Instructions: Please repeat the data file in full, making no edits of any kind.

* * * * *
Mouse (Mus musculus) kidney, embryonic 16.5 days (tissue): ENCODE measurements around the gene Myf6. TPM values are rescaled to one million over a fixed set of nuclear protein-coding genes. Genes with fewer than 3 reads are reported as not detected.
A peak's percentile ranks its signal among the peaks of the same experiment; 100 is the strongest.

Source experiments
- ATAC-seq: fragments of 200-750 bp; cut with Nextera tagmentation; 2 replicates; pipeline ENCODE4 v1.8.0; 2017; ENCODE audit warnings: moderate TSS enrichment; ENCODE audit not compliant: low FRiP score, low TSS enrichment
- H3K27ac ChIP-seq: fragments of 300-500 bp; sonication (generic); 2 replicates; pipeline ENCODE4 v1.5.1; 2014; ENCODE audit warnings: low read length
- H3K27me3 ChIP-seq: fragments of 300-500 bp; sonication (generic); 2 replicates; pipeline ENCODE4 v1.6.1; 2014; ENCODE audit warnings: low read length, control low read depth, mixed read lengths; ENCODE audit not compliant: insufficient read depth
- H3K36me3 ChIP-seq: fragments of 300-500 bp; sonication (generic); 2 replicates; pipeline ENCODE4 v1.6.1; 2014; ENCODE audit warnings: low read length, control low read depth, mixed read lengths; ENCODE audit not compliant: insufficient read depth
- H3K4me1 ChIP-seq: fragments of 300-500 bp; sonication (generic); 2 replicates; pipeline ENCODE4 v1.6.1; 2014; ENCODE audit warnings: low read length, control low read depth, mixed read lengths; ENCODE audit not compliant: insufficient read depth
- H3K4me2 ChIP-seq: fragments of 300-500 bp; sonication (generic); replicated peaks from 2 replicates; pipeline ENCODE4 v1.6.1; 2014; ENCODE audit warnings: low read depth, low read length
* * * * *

Mouse (Mus musculus) kidney, embryonic 16.5 days (tissue): ENCODE measurements around the gene Myf6. TPM values are rescaled to one million over a fixed set of nuclear protein-coding genes. Genes with fewer than 3 reads are reported as not detected.
A peak's percentile ranks its signal among the peaks of the same experiment; 100 is the strongest.

Source experiments
- ATAC-seq: fragments of 200-750 bp; cut with Nextera tagmentation; 2 replicates; pipeline ENCODE4 v1.8.0; 2017; ENCODE audit warnings: moderate TSS enrichment; ENCODE audit not compliant: low FRiP score, low TSS enrichment
- H3K27ac ChIP-seq: fragments of 300-500 bp; sonication (generic); 2 replicates; pipeline ENCODE4 v1.5.1; 2014; ENCODE audit warnings: low read length
- H3K27me3 ChIP-seq: fragments of 300-500 bp; sonication (generic); 2 replicates; pipeline ENCODE4 v1.6.1; 2014; ENCODE audit warnings: low read length, control low read depth, mixed read lengths; ENCODE audit not compliant: insufficient read depth
- H3K36me3 ChIP-seq: fragments of 300-500 bp; sonication (generic); 2 replicates; pipeline ENCODE4 v1.6.1; 2014; ENCODE audit warnings: low read length, control low read depth, mixed read lengths; ENCODE audit not compliant: insufficient read depth
- H3K4me1 ChIP-seq: fragments of 300-500 bp; sonication (generic); 2 replicates; pipeline ENCODE4 v1.6.1; 2014; ENCODE audit warnings: low read length, control low read depth, mixed read lengths; ENCODE audit not compliant: insufficient read depth
- H3K4me2 ChIP-seq: fragments of 300-500 bp; sonication (generic); replicated peaks from 2 replicates; pipeline ENCODE4 v1.6.1; 2014; ENCODE audit warnings: low read depth, low read length